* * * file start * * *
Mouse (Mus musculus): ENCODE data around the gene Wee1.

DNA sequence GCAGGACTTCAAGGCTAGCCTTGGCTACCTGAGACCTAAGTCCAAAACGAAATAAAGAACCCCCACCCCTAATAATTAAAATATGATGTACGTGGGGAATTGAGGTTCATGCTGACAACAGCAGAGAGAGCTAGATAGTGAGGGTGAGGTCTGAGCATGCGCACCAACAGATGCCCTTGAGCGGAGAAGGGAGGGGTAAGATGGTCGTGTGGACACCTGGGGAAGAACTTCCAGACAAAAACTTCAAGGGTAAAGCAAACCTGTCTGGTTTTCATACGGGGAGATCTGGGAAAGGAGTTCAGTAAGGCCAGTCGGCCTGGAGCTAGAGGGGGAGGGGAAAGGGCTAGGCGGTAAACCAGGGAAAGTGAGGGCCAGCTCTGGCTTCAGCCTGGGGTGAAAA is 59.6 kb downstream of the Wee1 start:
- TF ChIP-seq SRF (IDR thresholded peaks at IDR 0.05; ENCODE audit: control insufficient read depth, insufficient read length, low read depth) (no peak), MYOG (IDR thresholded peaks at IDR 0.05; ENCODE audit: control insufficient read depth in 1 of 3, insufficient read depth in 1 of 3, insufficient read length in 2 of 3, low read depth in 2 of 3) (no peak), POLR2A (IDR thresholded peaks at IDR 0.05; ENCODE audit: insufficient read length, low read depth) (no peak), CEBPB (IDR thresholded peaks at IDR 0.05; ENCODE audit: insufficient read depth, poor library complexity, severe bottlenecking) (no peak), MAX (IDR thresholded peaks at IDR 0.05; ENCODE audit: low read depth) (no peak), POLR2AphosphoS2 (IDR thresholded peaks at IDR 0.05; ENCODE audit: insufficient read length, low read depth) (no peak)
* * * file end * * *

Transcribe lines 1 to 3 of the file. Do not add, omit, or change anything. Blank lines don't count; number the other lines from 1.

Mouse (Mus musculus): ENCODE data around the gene Wee1.

DNA sequence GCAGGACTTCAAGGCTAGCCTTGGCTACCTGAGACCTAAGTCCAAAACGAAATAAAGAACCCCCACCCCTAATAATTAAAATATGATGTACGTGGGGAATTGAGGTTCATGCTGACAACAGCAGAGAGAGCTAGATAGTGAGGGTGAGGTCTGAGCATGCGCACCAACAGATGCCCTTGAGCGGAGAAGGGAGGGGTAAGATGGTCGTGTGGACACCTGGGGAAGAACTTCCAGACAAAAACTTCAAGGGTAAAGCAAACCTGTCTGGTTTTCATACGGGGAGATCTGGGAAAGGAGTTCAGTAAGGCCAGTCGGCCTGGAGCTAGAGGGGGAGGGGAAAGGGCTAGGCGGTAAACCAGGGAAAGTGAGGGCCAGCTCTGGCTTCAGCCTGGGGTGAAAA is 59.6 kb downstream of the Wee1 start:
- TF ChIP-seq SRF (IDR thresholded peaks at IDR 0.05; ENCODE audit: control insufficient read depth, insufficient read length, low read depth) (no peak), MYOG (IDR thresholded peaks at IDR 0.05; ENCODE audit: control insufficient read depth in 1 of 3, insufficient read depth in 1 of 3, insufficient read length in 2 of 3, low read depth in 2 of 3) (no peak), POLR2A (IDR thresholded peaks at IDR 0.05; ENCODE audit: insufficient read length, low read depth) (no peak), CEBPB (IDR thresholded peaks at IDR 0.05; ENCODE audit: insufficient read depth, poor library complexity, severe bottlenecking) (no peak), MAX (IDR thresholded peaks at IDR 0.05; ENCODE audit: low read depth) (no peak), POLR2AphosphoS2 (IDR thresholded peaks at IDR 0.05; ENCODE audit: insufficient read length, low read depth) (no peak)